In John Beilein’s case, the doubters turned out to be right.
After four decades in the college game, the 67-year-old coach wasn’t able to handle the adjustment to the NBA. The lifestyle, the personalities and the expectations of his players were all foreign to Beilein, who built his reputation guiding athletes between the ages of 18 and 22.
While he had his share of those with the rebuilding project in Cleveland, the atmosphere is different in the NBA. The coaches have all the power in college, but in the pro ranks the balance shifts to the players, who weren’t receptive to long practices and intense film sessions in the midst of an already-grueling 82-game schedule. Beilein seemed out of place both on and off the court as he tried to adapt to the game strategies and player management techniques of a league that was totally new to him.
Beilein resigned today in a move that everyone knew was coming. His 14-40 record and a growing litany of player complaints made the parting inevitable.
He becomes the latest successful NCAA coach to crash and burn in the NBA, joining a large group that includes John Calipari (72-112 with the Nets), Rick Pitino (192-220 with the Knicks and Celtics), Tim Floyd (90-231 with the Bulls and Hornets) and Jerry Tarkanian (9-11 in a brief 20-game stay with the Spurs).
But regardless of the results, some NBA teams believe the solution to their problems can be found on a college campus. The Knicks, for example, reportedly expressed interest in both Calipari and Villanova’s Jay Wright to take over the team next year.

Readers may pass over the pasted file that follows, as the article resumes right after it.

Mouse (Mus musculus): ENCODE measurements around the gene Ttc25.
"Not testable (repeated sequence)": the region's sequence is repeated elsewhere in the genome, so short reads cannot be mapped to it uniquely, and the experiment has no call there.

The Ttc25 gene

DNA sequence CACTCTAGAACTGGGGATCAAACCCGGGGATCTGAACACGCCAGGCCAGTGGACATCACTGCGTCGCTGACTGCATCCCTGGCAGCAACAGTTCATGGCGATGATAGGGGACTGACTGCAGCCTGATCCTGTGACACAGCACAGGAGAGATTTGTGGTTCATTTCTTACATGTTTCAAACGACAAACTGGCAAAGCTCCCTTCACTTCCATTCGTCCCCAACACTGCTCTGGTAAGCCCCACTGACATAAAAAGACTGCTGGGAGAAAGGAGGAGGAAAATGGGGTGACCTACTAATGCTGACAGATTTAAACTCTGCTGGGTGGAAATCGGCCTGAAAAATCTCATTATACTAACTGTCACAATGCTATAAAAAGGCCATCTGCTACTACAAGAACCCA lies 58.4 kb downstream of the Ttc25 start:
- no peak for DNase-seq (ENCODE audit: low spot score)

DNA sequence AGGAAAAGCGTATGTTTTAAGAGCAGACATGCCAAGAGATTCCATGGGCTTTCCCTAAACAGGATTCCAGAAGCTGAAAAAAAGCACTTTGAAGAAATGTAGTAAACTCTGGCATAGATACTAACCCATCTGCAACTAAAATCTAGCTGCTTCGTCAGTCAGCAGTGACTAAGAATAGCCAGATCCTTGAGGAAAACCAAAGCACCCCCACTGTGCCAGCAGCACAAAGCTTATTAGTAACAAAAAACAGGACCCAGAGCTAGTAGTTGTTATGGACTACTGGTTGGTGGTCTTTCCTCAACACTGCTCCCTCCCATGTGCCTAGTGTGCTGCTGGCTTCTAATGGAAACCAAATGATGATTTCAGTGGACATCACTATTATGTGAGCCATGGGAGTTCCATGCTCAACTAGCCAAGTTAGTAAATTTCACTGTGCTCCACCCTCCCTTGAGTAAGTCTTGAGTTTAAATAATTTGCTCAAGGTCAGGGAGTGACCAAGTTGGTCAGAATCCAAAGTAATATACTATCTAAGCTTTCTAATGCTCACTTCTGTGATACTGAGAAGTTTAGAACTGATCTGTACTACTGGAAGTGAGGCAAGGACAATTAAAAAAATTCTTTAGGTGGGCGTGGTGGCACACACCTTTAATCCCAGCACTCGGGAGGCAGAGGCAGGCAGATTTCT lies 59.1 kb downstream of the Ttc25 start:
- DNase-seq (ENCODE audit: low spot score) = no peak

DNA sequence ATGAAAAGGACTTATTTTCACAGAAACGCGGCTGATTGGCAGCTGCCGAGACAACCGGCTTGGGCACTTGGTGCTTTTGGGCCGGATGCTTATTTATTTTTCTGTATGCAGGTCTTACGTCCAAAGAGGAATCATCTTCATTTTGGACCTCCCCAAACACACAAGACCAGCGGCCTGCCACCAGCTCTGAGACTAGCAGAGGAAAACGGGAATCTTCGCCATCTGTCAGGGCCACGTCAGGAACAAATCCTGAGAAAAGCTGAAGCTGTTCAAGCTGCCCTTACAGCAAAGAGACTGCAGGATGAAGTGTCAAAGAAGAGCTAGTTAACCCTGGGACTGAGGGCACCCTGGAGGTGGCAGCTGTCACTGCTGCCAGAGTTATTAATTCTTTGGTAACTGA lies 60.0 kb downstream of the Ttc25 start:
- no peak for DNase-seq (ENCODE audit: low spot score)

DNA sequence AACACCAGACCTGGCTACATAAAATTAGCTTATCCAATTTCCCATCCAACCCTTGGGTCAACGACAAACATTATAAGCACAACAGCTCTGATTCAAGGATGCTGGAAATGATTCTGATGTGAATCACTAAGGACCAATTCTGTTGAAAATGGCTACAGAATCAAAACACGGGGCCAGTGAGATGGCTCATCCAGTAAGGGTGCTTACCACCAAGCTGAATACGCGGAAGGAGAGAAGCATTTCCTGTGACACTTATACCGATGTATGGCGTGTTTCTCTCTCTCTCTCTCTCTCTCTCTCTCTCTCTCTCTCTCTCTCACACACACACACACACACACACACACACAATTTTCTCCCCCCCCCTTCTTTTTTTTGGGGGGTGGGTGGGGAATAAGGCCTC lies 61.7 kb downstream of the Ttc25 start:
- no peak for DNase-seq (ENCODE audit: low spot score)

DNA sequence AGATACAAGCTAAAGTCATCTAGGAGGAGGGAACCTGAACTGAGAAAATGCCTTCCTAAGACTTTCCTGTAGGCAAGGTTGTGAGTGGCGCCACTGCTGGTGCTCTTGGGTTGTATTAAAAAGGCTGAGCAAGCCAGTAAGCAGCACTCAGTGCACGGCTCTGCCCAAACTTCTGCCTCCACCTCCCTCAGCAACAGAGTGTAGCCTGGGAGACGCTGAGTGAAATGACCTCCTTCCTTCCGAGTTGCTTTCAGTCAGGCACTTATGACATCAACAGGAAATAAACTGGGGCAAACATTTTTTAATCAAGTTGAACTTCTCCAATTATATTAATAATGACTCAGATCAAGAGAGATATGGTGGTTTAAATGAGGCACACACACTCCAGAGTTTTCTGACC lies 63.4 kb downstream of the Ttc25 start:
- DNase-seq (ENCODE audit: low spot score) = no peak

The Celtics’ Brad Stevens, one of the few to successfully transition from college to the NBA, met with Beilein in the summer of 2018 while he was considering an opportunity with the Pistons. Stevens, who reached the NCAA title game twice at Butler, talked to Chris Fedor of Cleveland.com in October about how to he was able to make the transition work.
“I think one of the great things about being here (in Boston) is that we have unbelievable leadership in our front office and ownership and they don’t ride the highs and lows — a game, a week, a month, they just kind of stay the course,” Stevens said. “I really appreciate that. You feel empowered to work in that environment. … If you’re looking at it coming from a college situation where you have a lot of job security I think the question you want to know is, ‘there will be ups and downs and is it going to be something they recognize they can’t overreact to one bad week or bad month?’”
We want to get your opinion. Is it a mistake for NBA teams to look to the college ranks for head coaches? Or are there a lot more potential success stories out there like Stevens just waiting for an opportunity? Please leave your responses in the space below.